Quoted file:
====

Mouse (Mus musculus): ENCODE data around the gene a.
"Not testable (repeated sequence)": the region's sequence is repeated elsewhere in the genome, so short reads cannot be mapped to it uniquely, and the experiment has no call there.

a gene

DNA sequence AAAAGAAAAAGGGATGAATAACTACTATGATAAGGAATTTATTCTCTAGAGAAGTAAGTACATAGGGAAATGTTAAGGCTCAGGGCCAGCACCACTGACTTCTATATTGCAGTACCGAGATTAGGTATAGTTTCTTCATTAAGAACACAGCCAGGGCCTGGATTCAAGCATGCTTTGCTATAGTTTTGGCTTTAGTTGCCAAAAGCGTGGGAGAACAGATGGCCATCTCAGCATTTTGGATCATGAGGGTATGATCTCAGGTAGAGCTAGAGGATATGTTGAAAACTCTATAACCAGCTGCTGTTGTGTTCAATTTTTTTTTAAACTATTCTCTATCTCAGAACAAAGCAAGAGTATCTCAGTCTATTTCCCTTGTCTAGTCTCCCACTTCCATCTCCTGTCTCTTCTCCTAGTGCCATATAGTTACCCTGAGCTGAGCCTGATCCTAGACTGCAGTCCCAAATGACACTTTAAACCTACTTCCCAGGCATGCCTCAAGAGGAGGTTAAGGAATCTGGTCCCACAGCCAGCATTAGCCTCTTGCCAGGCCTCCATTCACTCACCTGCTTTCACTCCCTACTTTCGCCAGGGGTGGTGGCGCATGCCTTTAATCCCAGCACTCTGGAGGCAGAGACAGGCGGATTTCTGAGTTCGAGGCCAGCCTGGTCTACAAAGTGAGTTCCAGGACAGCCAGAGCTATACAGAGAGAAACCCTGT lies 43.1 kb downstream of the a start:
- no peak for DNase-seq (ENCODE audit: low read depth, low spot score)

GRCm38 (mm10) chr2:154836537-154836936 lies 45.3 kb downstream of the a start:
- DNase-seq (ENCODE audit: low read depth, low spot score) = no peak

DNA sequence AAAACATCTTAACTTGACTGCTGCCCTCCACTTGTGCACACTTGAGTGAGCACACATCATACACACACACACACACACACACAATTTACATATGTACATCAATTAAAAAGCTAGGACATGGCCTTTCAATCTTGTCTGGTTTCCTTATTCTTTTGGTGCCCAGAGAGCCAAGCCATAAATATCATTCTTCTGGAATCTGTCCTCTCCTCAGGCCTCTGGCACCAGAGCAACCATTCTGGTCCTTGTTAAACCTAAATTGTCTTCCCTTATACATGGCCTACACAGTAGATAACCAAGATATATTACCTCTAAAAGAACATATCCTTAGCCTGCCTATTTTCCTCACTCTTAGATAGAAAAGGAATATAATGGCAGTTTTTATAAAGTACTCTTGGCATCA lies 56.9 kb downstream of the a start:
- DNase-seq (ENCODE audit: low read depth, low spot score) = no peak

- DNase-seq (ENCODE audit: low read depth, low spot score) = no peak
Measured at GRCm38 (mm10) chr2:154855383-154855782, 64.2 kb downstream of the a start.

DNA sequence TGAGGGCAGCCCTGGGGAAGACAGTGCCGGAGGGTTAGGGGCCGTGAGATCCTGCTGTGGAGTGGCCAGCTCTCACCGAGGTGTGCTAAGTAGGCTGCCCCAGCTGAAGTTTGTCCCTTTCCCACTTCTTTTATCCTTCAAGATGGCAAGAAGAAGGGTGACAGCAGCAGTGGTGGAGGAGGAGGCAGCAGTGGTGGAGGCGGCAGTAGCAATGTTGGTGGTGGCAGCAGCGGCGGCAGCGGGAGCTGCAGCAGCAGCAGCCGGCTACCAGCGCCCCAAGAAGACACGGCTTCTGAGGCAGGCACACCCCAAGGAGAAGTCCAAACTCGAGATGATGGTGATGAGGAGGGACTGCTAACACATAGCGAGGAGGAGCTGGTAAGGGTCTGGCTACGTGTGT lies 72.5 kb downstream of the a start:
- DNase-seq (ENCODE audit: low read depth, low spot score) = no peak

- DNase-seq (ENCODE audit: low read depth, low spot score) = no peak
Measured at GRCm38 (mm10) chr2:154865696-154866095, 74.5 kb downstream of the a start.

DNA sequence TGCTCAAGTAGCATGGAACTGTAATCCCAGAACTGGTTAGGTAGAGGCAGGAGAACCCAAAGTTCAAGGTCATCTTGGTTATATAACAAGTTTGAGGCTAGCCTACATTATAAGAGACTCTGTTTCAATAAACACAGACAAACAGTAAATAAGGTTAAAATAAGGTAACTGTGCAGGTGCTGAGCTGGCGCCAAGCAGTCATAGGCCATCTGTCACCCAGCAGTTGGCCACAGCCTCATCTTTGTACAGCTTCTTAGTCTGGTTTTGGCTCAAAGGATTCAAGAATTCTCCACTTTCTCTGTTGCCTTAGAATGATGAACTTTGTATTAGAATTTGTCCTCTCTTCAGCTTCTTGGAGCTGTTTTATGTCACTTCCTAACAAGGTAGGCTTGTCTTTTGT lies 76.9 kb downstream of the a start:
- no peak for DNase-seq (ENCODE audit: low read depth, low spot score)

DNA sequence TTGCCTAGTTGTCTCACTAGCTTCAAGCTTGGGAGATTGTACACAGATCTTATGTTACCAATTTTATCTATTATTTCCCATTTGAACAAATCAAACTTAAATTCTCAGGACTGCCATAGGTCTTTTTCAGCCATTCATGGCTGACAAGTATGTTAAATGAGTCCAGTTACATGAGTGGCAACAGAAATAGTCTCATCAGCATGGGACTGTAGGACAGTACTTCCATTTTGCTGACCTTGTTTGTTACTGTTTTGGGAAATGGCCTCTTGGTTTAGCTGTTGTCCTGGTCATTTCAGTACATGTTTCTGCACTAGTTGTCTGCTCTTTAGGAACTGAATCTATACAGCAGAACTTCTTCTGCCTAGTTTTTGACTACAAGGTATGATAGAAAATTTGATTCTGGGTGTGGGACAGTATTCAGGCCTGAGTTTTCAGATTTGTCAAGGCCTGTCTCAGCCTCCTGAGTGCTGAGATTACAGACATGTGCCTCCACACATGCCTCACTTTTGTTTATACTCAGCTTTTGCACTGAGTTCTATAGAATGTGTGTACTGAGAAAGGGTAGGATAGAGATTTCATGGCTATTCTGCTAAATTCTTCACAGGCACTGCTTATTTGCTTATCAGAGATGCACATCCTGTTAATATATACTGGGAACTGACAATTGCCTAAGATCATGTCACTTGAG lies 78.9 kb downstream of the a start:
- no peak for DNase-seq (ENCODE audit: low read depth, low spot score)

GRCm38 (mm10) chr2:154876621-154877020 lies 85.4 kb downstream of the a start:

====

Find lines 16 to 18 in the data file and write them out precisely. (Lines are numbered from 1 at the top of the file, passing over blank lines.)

DNA sequence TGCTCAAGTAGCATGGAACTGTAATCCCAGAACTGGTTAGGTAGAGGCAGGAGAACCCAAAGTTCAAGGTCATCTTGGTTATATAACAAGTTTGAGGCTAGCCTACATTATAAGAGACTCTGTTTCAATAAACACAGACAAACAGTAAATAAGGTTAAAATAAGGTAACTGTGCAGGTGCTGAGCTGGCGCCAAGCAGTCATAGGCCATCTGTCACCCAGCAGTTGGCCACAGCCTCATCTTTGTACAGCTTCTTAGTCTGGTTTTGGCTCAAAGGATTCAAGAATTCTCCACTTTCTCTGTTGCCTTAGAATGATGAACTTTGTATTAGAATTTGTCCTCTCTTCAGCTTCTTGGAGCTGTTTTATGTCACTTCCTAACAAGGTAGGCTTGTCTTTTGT lies 76.9 kb downstream of the a start:
- no peak for DNase-seq (ENCODE audit: low read depth, low spot score)

DNA sequence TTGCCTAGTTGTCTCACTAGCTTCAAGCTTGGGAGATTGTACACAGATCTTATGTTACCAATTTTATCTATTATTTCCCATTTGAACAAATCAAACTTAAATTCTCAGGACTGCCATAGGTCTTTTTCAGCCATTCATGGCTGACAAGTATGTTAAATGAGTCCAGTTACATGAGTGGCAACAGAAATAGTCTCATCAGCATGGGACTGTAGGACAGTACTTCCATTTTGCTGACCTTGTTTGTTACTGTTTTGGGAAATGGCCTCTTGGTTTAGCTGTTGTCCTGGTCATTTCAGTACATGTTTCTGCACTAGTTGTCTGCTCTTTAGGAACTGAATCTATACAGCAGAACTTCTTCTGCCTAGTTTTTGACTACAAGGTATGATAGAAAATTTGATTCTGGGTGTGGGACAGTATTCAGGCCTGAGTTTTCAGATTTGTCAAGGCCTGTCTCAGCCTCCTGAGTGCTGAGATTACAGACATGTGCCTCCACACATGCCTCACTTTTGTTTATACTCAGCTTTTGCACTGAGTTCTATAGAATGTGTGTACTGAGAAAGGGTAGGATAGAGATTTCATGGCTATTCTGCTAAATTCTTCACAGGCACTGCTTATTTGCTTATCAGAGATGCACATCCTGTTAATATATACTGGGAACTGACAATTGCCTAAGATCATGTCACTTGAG lies 78.9 kb downstream of the a start: